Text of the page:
Monday, March 12, 2012

Relieving My Bas

I have been drawn into the seductive world of bas relief. Although I have been attracted to this decorative technique for some time, I have always managed to keep it at arms length for various reasons, but mostly because I am very impatient and I am pretty sure I don’t have OCD. For those of you who read Jim Gottuso’s blog Sofia’s Dad’s Pots, you will know of what I speak. I think he has pretty much written the book on using resists and hydro-abrasion (aka wiping with water) to achieve highly textured and detailed patterns on the surfaces on his pots.

I was first introduced to this decorative process in 2001, but the masking medium used was a liquid wax emulsion which does not lend itself well to the vigorous scrubbing required to achieve good depth. The wax emulsion starts to wear off as you scrub, so you will lose detail as well. I knew that shellac was a better method, but did not want to deal with the fumes from commercially prepared shellacs and varnishes, especially in a communal studio space. Plus, as I had not been enamored with the results with the wax, so it did not really stick in my brain.

A few years ago, I discovered Jim’s pots via random internet searches on pottery. I was blown away by the detail he was able to achieve. I found his blog in 2010 and L’dMAO reading about his experiments with shellac, the trials and tribulations of using a respirator, and the questioning looks he had when asking where he could buy 100 % alcohol to try cutting his own flakes.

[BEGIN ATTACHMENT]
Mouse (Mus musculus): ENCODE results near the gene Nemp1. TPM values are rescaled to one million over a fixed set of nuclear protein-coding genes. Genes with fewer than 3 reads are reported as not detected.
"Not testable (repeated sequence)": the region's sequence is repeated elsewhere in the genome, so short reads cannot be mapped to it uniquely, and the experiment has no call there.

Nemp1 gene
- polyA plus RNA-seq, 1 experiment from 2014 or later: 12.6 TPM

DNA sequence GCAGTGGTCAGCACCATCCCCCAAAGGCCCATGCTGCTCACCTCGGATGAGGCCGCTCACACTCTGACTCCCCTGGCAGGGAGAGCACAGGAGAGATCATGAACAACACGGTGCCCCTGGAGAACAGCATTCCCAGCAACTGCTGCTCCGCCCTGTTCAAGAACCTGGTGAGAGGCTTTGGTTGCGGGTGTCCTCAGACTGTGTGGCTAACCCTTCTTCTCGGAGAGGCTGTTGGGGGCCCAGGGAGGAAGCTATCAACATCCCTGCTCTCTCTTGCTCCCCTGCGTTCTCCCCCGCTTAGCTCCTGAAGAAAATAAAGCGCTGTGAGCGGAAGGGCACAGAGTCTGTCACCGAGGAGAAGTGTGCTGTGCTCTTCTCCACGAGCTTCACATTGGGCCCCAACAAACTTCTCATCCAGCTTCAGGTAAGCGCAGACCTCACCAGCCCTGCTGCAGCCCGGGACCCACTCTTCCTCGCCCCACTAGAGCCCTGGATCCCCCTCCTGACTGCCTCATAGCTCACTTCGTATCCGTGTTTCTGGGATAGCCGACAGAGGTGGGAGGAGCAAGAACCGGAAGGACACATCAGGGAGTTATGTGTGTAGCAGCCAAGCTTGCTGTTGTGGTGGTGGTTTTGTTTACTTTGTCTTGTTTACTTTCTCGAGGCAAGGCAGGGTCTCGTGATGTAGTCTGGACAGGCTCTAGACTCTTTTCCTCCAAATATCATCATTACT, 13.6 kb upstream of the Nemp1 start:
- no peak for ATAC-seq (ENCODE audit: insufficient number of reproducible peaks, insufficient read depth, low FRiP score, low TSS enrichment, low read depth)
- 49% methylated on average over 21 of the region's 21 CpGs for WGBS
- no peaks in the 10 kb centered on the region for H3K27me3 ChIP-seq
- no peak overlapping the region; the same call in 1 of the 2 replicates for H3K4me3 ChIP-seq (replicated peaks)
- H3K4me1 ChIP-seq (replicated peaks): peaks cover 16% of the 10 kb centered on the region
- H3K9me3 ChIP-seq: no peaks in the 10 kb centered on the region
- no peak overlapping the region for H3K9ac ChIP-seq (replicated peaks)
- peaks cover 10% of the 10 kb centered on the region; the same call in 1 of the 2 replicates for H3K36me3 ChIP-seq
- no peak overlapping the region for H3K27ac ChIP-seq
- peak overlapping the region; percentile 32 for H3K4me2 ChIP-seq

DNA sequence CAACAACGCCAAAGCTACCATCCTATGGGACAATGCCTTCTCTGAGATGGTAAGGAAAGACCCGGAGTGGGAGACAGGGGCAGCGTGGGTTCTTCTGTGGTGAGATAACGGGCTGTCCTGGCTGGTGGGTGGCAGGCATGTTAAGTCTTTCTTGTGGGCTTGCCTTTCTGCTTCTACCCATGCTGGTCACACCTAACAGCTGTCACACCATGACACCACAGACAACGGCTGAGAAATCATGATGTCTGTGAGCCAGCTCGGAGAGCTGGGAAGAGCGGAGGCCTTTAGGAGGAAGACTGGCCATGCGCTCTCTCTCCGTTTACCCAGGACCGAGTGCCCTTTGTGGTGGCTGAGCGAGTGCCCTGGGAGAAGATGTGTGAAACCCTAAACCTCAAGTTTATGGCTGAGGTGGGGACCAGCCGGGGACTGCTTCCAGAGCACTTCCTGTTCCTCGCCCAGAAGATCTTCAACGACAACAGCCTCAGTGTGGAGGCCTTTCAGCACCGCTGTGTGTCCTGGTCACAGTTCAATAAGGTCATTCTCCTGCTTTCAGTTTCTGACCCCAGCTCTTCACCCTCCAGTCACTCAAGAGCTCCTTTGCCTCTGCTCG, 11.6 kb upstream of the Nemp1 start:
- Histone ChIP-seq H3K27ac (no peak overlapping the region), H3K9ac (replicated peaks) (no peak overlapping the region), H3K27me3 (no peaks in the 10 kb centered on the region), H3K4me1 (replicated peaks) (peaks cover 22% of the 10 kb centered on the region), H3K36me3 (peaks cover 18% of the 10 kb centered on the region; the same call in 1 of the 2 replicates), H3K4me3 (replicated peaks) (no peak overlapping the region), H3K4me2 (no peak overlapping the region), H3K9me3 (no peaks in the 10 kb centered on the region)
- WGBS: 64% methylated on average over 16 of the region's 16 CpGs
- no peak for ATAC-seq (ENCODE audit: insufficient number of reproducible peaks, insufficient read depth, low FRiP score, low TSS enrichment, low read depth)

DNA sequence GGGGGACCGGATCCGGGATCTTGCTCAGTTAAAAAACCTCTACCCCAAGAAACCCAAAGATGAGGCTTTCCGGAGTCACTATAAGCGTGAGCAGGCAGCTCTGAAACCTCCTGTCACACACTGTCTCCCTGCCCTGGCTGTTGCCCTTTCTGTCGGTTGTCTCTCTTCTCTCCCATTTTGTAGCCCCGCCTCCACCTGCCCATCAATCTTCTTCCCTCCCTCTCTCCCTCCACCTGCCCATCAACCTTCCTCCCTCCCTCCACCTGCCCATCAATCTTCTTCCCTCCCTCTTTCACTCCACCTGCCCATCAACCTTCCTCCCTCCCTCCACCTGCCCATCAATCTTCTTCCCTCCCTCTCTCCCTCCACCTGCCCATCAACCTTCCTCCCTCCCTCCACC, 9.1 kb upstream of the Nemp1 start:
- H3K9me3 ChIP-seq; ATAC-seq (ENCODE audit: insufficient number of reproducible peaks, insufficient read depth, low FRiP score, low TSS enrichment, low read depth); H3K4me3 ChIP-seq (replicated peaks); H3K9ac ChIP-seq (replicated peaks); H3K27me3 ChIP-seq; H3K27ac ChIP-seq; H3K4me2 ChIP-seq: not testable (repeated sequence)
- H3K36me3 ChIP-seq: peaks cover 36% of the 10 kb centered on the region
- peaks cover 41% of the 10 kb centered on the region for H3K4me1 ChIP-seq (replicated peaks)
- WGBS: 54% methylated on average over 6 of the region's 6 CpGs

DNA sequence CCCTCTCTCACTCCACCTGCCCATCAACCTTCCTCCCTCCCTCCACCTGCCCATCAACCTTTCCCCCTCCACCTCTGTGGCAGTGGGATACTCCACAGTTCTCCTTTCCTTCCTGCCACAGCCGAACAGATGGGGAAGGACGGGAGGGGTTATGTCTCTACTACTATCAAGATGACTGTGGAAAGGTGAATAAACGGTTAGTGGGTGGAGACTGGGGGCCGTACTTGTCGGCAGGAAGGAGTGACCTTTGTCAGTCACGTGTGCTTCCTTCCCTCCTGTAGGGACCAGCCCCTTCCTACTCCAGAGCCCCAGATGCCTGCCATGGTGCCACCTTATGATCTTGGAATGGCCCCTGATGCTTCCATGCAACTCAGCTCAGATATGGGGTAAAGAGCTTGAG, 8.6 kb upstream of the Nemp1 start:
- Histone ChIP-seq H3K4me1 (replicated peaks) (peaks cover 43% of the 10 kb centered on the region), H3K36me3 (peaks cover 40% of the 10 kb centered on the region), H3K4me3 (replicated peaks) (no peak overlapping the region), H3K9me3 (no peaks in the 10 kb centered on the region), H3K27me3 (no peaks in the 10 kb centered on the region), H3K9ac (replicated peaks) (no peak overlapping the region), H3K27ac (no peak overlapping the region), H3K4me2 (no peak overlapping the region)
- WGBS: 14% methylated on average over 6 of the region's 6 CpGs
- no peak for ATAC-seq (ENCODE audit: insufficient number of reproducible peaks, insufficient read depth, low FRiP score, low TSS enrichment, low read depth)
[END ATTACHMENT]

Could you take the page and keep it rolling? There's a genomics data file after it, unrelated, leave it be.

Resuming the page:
FFW’d to a couple of weeks ago. I was working at Ceramics Canada, talking to a customer (also a past Fairview student) about what she was up to now, and she whipped out her phone to show me a picture of the latest greatest thing she was doing….you guessed it, she had been relieving her bas and was using shellac as the resist. I thought, man, I know I could do this; she is just as easily distracted by shiny objects as me, perhaps more so. In an attempt to get at it as soon as possible, I went off to the studio and as I am both lazy and impatient, I decided to use the wax resist on a few mugs, just to experiment with and get my brain working on patterns etc. So far the results have been ok, it just requires a little patience, and really cold water. I find the cold water helps keep the wax hard. I was also not sure about where to get shellac flakes. I did not want to mess around with stinky commercial varnishes. I have found them at Lee Valley, and will be off tonight to pick up a small bag, and then I will need to find a source of denatured alcohol, I am guessing the drug store?


  1. AND here's how my test mugs turned out:

    I used the ring mug as a chance to try out underglaze with the shellac. The shellac resisted very well. Overall, success! I'm excited to go BIGGER with this technique.

  2. Excellent! I have a few examples of my shellackery here